I have been meaning to start a blog to talk about making things for a while now, and finally got around to it now. Whether it be lack of time or procrastination, I kept putting off starting this. Now that I’ve passed the hurdle of starting it, I hope to update it weekly with whatever I worked on that weekend.
For those of you who don’t know me, my name is Nate, and I am currently in school for Mechanical Engineering at the Ohio State University. Even more currently, I am co-oping with Hendrickson International in their Controls business unit. I am very interested in mechanical design, and computer controlled machinery.
Now, what this blog is really supposed to be about: making things and ways to make them! Sometime in the last two years I learned about 3D printers and was instantly sold. I was fascinated with the ability to take a digital design and watch it build up a part from nothing. Unfortunately, being a college student, my discretionary funds for things like this were very very low. That was until summer 2013, where I was able to land an engineering internship with Irock Crushers. Working with Irock opened up a lot of opportunities for me. I was able to refine my 3D modeling skills and also find some funding for my first 3D printer.
I had researched a lot of 3D printer designs while I was working at school, and a lot of them involved having already printed parts and a myriad of threaded rods to connect everything. On top of that some of these designs seemed very prone to wobble, which I had read diminished print quality. When I had the opportunity to shop around, I found one that I liked in the Prusa i3 by makerfarm.com. This website offered a kit that had everything I would need to make a printer. The kit arrived very quickly and I spent all my time after work that week assembling and tweaking.
Assembling the components was as simple as following the guide and videos online, which was top notch. Putting things together was easy and reminded me a lot of the Legos I played with as a kid. However, all the electric connections and the controller electronics really stretched my skill set. I had messed around with arduinos in class and had no problem plugging in connectors in a computer, but this was a little more advanced than that. Again, the guides were great, so I managed to get it powered on with an old PC ATX power supply and it was time to start printing!
The first print was definitely not what I thought it would be. It was supposed to be a 20mm cube, but looked more like a squashed square blob of plastic. My dad asked me why my new machine could only produce something that he could with a hot glue gun. Here I learned my first lesson with computer controlled machines: Calibration! Once I pulled out some calipers and adjusted some values in the software, I was able to get significantly better prints. A lot of my first prints were either calibration objects, small models or machine upgrades.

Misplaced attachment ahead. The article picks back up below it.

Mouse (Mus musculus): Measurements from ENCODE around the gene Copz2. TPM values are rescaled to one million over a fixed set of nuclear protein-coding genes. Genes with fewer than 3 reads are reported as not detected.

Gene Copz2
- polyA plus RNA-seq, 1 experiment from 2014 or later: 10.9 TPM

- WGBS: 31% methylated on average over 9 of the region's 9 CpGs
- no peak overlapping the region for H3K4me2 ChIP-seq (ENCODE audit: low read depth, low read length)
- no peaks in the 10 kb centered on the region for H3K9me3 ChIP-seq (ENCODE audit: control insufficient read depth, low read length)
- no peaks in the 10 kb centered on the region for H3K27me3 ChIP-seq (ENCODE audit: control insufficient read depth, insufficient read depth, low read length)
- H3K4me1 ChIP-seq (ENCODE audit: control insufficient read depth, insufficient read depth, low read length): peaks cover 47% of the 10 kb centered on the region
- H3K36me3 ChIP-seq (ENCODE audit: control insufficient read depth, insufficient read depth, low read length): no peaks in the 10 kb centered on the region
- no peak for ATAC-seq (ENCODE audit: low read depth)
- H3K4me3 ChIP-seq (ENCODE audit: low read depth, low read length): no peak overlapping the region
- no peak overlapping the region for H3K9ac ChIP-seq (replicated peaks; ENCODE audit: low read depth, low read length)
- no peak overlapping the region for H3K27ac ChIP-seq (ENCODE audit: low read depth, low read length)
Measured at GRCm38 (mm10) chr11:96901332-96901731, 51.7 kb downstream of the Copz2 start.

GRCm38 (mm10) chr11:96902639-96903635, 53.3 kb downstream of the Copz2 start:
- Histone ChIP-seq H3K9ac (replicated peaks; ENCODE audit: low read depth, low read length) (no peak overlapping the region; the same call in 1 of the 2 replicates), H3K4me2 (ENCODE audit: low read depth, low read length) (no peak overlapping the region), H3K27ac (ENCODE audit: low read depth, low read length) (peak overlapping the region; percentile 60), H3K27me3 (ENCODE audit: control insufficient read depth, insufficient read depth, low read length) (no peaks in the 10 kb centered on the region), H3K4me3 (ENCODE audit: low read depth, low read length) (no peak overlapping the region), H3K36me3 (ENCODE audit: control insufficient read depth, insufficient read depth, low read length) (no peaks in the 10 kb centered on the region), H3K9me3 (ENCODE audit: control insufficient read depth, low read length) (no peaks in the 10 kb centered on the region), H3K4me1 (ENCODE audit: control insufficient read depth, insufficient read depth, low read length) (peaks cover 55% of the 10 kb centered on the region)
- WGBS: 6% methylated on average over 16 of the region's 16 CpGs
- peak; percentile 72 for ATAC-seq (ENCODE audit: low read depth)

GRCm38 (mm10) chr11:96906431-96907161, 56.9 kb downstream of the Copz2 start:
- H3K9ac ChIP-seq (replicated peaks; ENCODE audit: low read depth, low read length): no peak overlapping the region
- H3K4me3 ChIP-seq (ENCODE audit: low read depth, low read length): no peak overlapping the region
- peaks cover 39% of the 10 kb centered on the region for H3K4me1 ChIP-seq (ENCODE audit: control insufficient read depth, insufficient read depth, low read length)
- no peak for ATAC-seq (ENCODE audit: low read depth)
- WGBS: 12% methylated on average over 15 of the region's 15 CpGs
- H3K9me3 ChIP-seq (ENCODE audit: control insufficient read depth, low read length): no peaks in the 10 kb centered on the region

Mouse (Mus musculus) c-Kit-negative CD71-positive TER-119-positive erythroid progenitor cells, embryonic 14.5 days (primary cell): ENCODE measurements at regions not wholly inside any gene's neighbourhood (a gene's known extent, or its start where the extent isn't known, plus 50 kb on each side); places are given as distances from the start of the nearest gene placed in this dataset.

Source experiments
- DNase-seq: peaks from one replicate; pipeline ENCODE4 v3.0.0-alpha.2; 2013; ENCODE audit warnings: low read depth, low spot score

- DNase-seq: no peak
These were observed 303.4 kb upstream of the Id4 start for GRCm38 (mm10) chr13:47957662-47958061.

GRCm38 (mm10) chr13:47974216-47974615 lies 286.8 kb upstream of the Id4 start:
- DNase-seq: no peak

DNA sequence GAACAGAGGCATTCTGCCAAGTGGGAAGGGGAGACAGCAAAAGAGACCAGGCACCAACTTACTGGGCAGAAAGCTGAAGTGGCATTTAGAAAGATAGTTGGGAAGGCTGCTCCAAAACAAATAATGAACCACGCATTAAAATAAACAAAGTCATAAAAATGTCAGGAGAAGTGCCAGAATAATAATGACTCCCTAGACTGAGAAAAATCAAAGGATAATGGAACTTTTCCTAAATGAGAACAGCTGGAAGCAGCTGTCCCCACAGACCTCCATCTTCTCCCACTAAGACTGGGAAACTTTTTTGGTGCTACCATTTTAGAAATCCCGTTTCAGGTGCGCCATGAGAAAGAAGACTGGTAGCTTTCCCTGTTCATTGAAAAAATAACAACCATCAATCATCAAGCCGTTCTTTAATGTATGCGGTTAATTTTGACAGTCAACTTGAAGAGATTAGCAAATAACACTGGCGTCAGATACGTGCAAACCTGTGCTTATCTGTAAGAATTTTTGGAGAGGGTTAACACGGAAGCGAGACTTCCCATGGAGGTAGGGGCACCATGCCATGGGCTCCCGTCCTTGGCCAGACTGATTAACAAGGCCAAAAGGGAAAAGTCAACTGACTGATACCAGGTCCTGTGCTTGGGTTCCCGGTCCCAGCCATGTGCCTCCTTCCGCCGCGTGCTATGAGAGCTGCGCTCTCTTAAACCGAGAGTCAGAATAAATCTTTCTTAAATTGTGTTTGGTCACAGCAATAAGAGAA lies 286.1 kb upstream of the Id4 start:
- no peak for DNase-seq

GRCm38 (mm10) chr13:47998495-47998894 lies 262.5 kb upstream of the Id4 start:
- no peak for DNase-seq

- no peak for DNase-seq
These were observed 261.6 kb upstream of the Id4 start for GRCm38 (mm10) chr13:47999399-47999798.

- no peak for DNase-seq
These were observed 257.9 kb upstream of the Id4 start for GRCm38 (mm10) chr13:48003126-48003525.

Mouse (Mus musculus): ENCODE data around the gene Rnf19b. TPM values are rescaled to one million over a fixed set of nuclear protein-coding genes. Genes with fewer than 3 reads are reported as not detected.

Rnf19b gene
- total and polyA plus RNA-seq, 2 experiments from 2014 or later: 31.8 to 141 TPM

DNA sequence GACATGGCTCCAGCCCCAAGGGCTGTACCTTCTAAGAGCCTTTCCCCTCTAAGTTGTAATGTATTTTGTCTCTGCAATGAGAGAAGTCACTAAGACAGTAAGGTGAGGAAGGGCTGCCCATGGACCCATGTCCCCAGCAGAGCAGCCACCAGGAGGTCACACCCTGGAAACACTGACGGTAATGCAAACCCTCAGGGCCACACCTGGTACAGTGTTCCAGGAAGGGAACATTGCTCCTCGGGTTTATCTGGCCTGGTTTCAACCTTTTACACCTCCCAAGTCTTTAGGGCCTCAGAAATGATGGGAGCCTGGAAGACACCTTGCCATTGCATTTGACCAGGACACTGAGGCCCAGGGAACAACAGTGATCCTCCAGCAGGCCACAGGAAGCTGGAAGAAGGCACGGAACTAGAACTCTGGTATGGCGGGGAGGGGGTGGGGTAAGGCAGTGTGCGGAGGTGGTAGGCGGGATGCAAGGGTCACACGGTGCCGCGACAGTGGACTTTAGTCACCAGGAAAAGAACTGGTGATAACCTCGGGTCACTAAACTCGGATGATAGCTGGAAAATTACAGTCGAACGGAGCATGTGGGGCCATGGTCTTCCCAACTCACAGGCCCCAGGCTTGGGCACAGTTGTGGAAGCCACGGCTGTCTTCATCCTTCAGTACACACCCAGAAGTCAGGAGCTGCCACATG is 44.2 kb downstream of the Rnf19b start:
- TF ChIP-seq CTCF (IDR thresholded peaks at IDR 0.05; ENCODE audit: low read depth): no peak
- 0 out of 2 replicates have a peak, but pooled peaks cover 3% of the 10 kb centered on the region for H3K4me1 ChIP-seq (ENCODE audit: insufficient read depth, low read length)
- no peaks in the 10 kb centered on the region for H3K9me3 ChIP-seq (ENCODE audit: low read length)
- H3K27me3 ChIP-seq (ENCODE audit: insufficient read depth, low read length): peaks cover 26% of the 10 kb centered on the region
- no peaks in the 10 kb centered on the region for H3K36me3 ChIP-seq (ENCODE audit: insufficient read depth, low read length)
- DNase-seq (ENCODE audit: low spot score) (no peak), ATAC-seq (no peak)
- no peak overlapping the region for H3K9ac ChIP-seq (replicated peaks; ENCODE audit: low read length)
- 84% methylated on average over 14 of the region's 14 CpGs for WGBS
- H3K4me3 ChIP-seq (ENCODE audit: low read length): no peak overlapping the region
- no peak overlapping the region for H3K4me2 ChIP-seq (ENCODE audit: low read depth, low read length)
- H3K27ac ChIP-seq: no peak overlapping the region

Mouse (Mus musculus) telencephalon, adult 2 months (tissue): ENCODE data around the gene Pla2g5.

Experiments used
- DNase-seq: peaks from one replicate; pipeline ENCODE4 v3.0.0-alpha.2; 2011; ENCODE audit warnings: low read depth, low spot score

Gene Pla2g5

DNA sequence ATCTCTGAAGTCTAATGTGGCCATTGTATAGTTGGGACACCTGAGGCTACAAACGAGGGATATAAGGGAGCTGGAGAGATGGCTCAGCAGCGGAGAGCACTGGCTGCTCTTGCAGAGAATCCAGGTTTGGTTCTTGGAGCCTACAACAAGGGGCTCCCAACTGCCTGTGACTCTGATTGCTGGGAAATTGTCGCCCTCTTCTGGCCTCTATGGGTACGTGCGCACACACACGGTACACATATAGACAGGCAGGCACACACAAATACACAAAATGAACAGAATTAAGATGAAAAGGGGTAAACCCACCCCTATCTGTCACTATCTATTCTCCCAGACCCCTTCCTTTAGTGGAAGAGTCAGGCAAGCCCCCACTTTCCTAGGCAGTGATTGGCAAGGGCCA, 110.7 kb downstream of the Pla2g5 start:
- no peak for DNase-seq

At the time of writing, I’ve gone through probably 4 lbs of plastic printing random little things. A lot of the stuff is just little models or toy like objects. I’m still calibrating and figuring out new and better ways to use this machine effectively. One of the upgrades I did added auto-zero sensing capability which drastically improved print repeat ability. But that is a whole different post in its own right.
This summer, I again found myself in a position where I could afford a machine. I already had additive manufacturing, so why not try out a more traditional manufacturing method? To that I end I purchased a mechanical kit for a shapeoko 2 CNC mill. This was very similar to a 3D printer in that it has control of 3 axes and can move in very fine steps. However, being a mill, it starts with a block or sheet of material and cuts out what I design.
I already had a dremel to use as the spindle for the machine, and an arduino micro controller from a previous college course. So with the kit in hand and leveraging my knowledge that I gained from building my 3D printer, I began building the CNC mill. I spent a night tapping the aluminum extrusions and getting all of the frame components set into position. After the first weekend of work, I had run out of time building before I could install a dremel and actually cut something out. So, I zip tied a marker to it and decided to draw something instead.
Again, I found that calibration was an issue. It is very crucial to have the work surface level in relation to the tool to get good results. Luckily, the shapeoko is slotted in many places and allows for adjustment to square everything up. The next weekend I could get home, I moved the mill into our basement workshop and started cutting. The first thing I cut was an ‘N’ into a piece of MDF trim that my dad had laying around.
What I really wanted to work with was acrylic though. My brother has made some awesome things with a laser cutter and acrylic at his local makerspace. So I set out to replicate a little bit of what he does. My first tests with acrylic were cutting old pieces of plexiglass laying around the shop. I used the wrong bit, the wrong speeds and the wrong material. My machine couldnt handle the forces involved with pushing the wrong bit through the old plastic too fast. I had some minor luck with an engraving bit and some refined speeds, but I still couldnt cut things out, only scrape the surface. Also, old plexiglass is a huge pain to deal with. The paper backing that is supposed to easily peel away when youre done cutting? Good luck. It takes a huge effort to de-paper the plastic and even longer to get the adhesive off.
This first post is really only a short introduction of what I work with on the weekends. Hope you found it interesting! My next post should have some more stuff about what I’ve actually made with my printer and CNC.